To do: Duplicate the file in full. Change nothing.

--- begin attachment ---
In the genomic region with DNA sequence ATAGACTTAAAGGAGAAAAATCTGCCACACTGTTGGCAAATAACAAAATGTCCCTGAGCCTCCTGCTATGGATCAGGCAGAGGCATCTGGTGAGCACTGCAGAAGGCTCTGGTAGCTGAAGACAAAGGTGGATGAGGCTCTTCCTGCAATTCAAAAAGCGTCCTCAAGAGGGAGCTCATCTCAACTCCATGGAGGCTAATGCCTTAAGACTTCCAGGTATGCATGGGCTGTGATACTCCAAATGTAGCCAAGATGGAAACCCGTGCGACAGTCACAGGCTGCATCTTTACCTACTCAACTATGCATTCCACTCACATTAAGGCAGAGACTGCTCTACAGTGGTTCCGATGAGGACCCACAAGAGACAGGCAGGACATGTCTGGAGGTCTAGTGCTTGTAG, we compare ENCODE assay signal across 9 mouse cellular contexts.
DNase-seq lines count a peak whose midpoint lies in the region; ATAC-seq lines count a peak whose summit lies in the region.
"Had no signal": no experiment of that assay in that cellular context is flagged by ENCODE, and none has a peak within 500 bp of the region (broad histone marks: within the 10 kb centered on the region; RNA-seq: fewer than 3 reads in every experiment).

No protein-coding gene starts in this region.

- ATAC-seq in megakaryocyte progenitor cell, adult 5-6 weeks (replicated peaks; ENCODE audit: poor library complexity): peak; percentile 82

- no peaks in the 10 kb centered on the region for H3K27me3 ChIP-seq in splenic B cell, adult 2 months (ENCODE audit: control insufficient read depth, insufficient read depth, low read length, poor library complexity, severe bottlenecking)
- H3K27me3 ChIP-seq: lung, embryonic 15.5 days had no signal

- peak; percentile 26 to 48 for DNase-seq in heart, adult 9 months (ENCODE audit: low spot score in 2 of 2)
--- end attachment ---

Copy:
In the genomic region with DNA sequence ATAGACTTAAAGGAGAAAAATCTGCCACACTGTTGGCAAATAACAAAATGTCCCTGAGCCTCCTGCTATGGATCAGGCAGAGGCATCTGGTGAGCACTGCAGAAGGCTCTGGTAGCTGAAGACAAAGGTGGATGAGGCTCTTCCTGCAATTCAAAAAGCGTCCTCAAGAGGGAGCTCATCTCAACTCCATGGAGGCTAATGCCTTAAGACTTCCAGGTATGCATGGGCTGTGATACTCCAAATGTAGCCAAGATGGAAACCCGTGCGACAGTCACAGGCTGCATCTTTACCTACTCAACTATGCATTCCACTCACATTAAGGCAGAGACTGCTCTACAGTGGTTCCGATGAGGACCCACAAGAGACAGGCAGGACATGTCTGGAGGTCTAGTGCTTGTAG, we compare ENCODE assay signal across 9 mouse cellular contexts.
DNase-seq lines count a peak whose midpoint lies in the region; ATAC-seq lines count a peak whose summit lies in the region.
"Had no signal": no experiment of that assay in that cellular context is flagged by ENCODE, and none has a peak within 500 bp of the region (broad histone marks: within the 10 kb centered on the region; RNA-seq: fewer than 3 reads in every experiment).

No protein-coding gene starts in this region.

- ATAC-seq in megakaryocyte progenitor cell, adult 5-6 weeks (replicated peaks; ENCODE audit: poor library complexity): peak; percentile 82

- no peaks in the 10 kb centered on the region for H3K27me3 ChIP-seq in splenic B cell, adult 2 months (ENCODE audit: control insufficient read depth, insufficient read depth, low read length, poor library complexity, severe bottlenecking)
- H3K27me3 ChIP-seq: lung, embryonic 15.5 days had no signal

- peak; percentile 26 to 48 for DNase-seq in heart, adult 9 months (ENCODE audit: low spot score in 2 of 2)